(c)(1) Except as provided in subsections (e) and (f) of this section, beginning June 30, 1991, and thereafter, the financial objective of each municipality shall not be less than to contribute to the fund annually an amount which, together with the contributions from the members and the allocable portion of the Municipal Pensions and Protection Fund for municipal pension and relief funds established under §33-3-14d of this code or a municipality’s allocation from the Municipal Pensions Security Fund created in §8-22-18b of this code and other income sources as authorized by law will be sufficient to meet the normal cost of the fund and amortize any actuarial deficiency over a period of not more than forty years beginning from July 1, 1991: Provided, That in the fiscal year ending June 30, 1991, the municipality may elect to make its annual contribution to the fund using an alternative contribution in an amount not less than: (i) One hundred seven percent of the amount contributed for the fiscal year ending June 30, 1990; or (ii) an amount equal to the average of the contribution payments made in the five highest fiscal years beginning with the fiscal year ending 1984, whichever is greater: Provided, however, That contribution payments in subsequent fiscal years under this alternative contribution method may not be less than 107 percent of the amount contributed in the prior fiscal year: Provided further, That in order to avoid penalizing municipalities and to provide flexibility when making contributions, municipalities using the alternative contribution method may exclude a one-time additional contribution made in any one year in excess of the minimum required by this section: And provided further, That the governing body of any municipality may elect to provide an employer continuing contribution of one percent more than the municipality’s required minimum under the alternative contribution plan authorized in this subsection: And provided further, That if any municipality decides to contribute an additional one percent, then that municipality may not reduce the additional contribution until the respective pension and relief fund no longer has any actuarial deficiency: And provided further, That any decision and any contribution payment by the municipality is not the liability of the State of West Virginia: And provided further, That if any municipality or any pension fund board of trustees makes a voluntary election and thereafter fails to contribute the voluntarily increase as provided in this section and in §8-22-19(c) of this code, then the board of trustees is not eligible to receive funds allocated under §33-3-14d of this code: And provided further, That prior to using this alternative contribution method the actuary of the fund shall certify in writing that the fund is projected to be solvent under the alternative contribution method for the next consecutive 15 year period. For purposes of determining this minimum financial objective: (i) The value of the fund’s assets shall be determined on the basis of any reasonable actuarial method of valuation which takes into account fair market value; and (ii) all costs, deficiencies, rate of interest and other factors under the fund shall be determined on the basis of actuarial assumptions and methods which, in aggregate, are reasonable (taking into account the experience of the fund and reasonable expectations) and which, in combination, offer the qualified actuary’s best estimate of anticipated experience under the fund: And provided further, That any municipality which elected the alternative funding method under this section and which has an unfunded actuarial liability of not more than 25 percent of fund assets, may, beginning September 1, 2003, elect to revert to the standard funding method, which is to contribute to the fund annually an amount which is not less than an amount which, together with the contributions from the members and the allocable portion of the Municipal Pensions and Protection Fund for municipal pension and relief funds established under §33-3-14d of this code and other income sources as authorized by law, will be sufficient to meet the normal cost of the fund and amortize any actuarial deficiency over a period of not more than 40 years, beginning from July 1, 1991.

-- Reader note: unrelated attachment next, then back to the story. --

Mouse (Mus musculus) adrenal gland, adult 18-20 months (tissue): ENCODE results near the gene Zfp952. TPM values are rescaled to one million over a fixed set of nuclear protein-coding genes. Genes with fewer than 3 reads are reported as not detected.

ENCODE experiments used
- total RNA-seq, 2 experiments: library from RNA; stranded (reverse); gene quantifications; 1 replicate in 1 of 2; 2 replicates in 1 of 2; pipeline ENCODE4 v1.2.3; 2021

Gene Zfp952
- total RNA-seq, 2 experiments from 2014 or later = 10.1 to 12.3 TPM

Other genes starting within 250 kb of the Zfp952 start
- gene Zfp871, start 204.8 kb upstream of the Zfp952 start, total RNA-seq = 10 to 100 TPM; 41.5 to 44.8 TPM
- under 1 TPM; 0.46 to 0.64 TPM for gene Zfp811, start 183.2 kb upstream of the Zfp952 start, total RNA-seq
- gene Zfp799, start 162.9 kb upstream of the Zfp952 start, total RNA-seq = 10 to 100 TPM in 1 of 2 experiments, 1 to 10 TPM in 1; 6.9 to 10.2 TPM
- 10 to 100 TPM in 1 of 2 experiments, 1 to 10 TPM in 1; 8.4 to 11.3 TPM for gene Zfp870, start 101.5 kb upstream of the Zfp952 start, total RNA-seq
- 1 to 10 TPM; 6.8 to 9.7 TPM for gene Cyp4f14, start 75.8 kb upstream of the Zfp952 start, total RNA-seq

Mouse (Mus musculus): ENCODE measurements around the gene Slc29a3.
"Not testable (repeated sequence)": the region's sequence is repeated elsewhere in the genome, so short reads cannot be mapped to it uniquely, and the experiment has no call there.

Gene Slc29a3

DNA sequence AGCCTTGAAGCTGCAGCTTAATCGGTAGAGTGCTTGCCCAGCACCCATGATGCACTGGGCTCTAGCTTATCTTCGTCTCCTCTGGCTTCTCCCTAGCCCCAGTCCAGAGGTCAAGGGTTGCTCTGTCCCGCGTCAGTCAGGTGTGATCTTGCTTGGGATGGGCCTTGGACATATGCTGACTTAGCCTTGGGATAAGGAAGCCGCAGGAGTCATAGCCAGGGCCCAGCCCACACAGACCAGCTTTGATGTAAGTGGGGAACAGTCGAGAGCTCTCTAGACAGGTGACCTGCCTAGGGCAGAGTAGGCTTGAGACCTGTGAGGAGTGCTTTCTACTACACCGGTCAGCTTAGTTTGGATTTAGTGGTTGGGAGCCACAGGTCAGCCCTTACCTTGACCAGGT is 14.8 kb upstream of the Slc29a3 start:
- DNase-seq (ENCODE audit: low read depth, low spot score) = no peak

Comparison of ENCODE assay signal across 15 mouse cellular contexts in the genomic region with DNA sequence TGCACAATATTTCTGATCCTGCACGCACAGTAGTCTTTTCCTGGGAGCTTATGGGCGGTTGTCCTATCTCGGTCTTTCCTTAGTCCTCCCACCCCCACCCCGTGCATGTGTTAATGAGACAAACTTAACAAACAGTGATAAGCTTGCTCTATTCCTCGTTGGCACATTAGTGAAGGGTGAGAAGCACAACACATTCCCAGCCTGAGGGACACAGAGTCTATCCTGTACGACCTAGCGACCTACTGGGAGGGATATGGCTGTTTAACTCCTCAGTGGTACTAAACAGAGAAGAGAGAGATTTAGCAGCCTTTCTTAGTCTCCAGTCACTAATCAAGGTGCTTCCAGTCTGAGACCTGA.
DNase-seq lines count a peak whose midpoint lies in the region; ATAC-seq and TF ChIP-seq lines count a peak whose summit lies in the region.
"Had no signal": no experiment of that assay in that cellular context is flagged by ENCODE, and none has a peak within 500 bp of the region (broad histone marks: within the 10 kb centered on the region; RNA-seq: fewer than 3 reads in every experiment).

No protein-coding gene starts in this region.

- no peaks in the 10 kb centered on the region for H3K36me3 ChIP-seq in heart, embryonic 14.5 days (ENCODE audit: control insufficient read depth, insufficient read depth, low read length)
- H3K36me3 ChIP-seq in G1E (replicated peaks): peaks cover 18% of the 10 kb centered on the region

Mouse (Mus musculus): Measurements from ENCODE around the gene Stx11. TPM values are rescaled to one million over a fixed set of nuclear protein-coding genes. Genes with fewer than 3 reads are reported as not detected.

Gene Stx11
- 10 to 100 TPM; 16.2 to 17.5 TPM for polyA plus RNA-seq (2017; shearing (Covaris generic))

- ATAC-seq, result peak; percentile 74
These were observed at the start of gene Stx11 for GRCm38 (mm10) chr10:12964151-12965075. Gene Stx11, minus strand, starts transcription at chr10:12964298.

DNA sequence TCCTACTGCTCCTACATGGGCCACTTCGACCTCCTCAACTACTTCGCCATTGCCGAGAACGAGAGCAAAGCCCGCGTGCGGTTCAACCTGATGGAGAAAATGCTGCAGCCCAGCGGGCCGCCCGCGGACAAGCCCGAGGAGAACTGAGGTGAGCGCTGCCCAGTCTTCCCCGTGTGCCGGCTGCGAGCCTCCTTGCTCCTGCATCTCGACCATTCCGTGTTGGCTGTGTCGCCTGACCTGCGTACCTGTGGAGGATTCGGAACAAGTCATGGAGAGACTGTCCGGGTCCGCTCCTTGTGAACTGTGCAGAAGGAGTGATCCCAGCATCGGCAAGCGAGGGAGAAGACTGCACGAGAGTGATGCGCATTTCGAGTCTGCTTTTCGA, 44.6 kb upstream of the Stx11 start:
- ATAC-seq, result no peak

(2) No municipality may anticipate or use in any manner any state funds accruing to the police or fireman’s pension fund to offset the minimum required funding amount for any fiscal year.